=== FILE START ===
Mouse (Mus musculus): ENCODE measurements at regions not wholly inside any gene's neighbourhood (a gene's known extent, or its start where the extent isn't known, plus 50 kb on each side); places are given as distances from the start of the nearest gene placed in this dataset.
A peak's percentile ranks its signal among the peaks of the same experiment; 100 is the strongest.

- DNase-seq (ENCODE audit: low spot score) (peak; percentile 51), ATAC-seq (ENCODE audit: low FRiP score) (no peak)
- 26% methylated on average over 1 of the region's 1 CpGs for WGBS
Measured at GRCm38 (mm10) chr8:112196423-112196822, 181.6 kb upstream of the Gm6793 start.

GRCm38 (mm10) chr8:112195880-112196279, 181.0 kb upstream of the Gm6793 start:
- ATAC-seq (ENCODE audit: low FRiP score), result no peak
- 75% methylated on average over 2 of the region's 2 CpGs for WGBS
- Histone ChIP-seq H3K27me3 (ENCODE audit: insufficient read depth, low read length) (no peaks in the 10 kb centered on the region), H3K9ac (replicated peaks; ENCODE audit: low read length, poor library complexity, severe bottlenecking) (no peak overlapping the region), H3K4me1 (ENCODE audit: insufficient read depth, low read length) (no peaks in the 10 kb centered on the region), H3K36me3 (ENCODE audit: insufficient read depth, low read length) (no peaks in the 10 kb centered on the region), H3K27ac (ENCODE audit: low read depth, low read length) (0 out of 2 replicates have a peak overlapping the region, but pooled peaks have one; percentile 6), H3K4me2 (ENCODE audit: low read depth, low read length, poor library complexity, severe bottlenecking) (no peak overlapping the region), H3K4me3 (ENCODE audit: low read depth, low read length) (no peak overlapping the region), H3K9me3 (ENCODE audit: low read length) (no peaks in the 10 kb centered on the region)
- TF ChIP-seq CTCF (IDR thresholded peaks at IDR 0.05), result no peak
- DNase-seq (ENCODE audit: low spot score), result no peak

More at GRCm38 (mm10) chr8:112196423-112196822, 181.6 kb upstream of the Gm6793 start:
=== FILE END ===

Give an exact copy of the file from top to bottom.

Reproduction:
Mouse (Mus musculus): ENCODE measurements at regions not wholly inside any gene's neighbourhood (a gene's known extent, or its start where the extent isn't known, plus 50 kb on each side); places are given as distances from the start of the nearest gene placed in this dataset.
A peak's percentile ranks its signal among the peaks of the same experiment; 100 is the strongest.

- DNase-seq (ENCODE audit: low spot score) (peak; percentile 51), ATAC-seq (ENCODE audit: low FRiP score) (no peak)
- 26% methylated on average over 1 of the region's 1 CpGs for WGBS
Measured at GRCm38 (mm10) chr8:112196423-112196822, 181.6 kb upstream of the Gm6793 start.

GRCm38 (mm10) chr8:112195880-112196279, 181.0 kb upstream of the Gm6793 start:
- ATAC-seq (ENCODE audit: low FRiP score), result no peak
- 75% methylated on average over 2 of the region's 2 CpGs for WGBS
- Histone ChIP-seq H3K27me3 (ENCODE audit: insufficient read depth, low read length) (no peaks in the 10 kb centered on the region), H3K9ac (replicated peaks; ENCODE audit: low read length, poor library complexity, severe bottlenecking) (no peak overlapping the region), H3K4me1 (ENCODE audit: insufficient read depth, low read length) (no peaks in the 10 kb centered on the region), H3K36me3 (ENCODE audit: insufficient read depth, low read length) (no peaks in the 10 kb centered on the region), H3K27ac (ENCODE audit: low read depth, low read length) (0 out of 2 replicates have a peak overlapping the region, but pooled peaks have one; percentile 6), H3K4me2 (ENCODE audit: low read depth, low read length, poor library complexity, severe bottlenecking) (no peak overlapping the region), H3K4me3 (ENCODE audit: low read depth, low read length) (no peak overlapping the region), H3K9me3 (ENCODE audit: low read length) (no peaks in the 10 kb centered on the region)
- TF ChIP-seq CTCF (IDR thresholded peaks at IDR 0.05), result no peak
- DNase-seq (ENCODE audit: low spot score), result no peak

More at GRCm38 (mm10) chr8:112196423-112196822, 181.6 kb upstream of the Gm6793 start: